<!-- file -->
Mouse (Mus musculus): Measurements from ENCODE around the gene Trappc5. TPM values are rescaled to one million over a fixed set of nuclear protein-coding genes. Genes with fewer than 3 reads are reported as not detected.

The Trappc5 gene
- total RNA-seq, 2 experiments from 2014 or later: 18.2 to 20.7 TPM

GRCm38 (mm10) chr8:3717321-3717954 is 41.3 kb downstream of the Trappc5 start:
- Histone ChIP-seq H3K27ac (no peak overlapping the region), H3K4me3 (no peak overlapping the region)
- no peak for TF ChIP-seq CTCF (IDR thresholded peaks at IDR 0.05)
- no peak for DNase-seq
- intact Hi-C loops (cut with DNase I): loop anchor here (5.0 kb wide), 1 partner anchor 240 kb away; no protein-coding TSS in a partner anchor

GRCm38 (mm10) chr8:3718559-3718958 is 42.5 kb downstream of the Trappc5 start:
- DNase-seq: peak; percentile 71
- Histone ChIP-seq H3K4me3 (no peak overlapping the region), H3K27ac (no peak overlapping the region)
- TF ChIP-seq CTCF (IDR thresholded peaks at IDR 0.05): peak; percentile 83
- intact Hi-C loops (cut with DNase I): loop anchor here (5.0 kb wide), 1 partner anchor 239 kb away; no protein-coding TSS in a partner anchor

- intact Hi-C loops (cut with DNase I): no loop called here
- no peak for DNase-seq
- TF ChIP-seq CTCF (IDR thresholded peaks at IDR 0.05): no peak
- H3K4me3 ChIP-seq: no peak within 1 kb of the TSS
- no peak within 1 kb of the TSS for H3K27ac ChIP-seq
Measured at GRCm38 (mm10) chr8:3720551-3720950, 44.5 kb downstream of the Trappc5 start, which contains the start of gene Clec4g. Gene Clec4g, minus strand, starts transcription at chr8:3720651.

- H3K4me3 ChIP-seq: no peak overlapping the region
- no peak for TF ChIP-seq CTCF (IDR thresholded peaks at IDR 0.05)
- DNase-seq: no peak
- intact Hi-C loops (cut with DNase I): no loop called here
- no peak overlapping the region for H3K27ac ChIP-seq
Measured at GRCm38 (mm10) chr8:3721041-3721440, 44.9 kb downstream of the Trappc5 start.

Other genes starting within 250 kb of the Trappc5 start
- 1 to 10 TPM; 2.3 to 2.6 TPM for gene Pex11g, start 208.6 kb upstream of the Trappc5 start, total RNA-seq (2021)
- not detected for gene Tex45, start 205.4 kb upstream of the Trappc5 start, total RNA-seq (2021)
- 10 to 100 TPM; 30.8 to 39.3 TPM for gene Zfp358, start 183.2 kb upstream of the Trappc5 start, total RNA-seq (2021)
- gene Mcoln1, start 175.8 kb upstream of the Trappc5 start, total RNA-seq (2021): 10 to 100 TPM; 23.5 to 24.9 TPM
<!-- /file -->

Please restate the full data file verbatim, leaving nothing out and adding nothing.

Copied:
Mouse (Mus musculus): Measurements from ENCODE around the gene Trappc5. TPM values are rescaled to one million over a fixed set of nuclear protein-coding genes. Genes with fewer than 3 reads are reported as not detected.

The Trappc5 gene
- total RNA-seq, 2 experiments from 2014 or later: 18.2 to 20.7 TPM

GRCm38 (mm10) chr8:3717321-3717954 is 41.3 kb downstream of the Trappc5 start:
- Histone ChIP-seq H3K27ac (no peak overlapping the region), H3K4me3 (no peak overlapping the region)
- no peak for TF ChIP-seq CTCF (IDR thresholded peaks at IDR 0.05)
- no peak for DNase-seq
- intact Hi-C loops (cut with DNase I): loop anchor here (5.0 kb wide), 1 partner anchor 240 kb away; no protein-coding TSS in a partner anchor

GRCm38 (mm10) chr8:3718559-3718958 is 42.5 kb downstream of the Trappc5 start:
- DNase-seq: peak; percentile 71
- Histone ChIP-seq H3K4me3 (no peak overlapping the region), H3K27ac (no peak overlapping the region)
- TF ChIP-seq CTCF (IDR thresholded peaks at IDR 0.05): peak; percentile 83
- intact Hi-C loops (cut with DNase I): loop anchor here (5.0 kb wide), 1 partner anchor 239 kb away; no protein-coding TSS in a partner anchor

- intact Hi-C loops (cut with DNase I): no loop called here
- no peak for DNase-seq
- TF ChIP-seq CTCF (IDR thresholded peaks at IDR 0.05): no peak
- H3K4me3 ChIP-seq: no peak within 1 kb of the TSS
- no peak within 1 kb of the TSS for H3K27ac ChIP-seq
Measured at GRCm38 (mm10) chr8:3720551-3720950, 44.5 kb downstream of the Trappc5 start, which contains the start of gene Clec4g. Gene Clec4g, minus strand, starts transcription at chr8:3720651.

- H3K4me3 ChIP-seq: no peak overlapping the region
- no peak for TF ChIP-seq CTCF (IDR thresholded peaks at IDR 0.05)
- DNase-seq: no peak
- intact Hi-C loops (cut with DNase I): no loop called here
- no peak overlapping the region for H3K27ac ChIP-seq
Measured at GRCm38 (mm10) chr8:3721041-3721440, 44.9 kb downstream of the Trappc5 start.

Other genes starting within 250 kb of the Trappc5 start
- 1 to 10 TPM; 2.3 to 2.6 TPM for gene Pex11g, start 208.6 kb upstream of the Trappc5 start, total RNA-seq (2021)
- not detected for gene Tex45, start 205.4 kb upstream of the Trappc5 start, total RNA-seq (2021)
- 10 to 100 TPM; 30.8 to 39.3 TPM for gene Zfp358, start 183.2 kb upstream of the Trappc5 start, total RNA-seq (2021)
- gene Mcoln1, start 175.8 kb upstream of the Trappc5 start, total RNA-seq (2021): 10 to 100 TPM; 23.5 to 24.9 TPM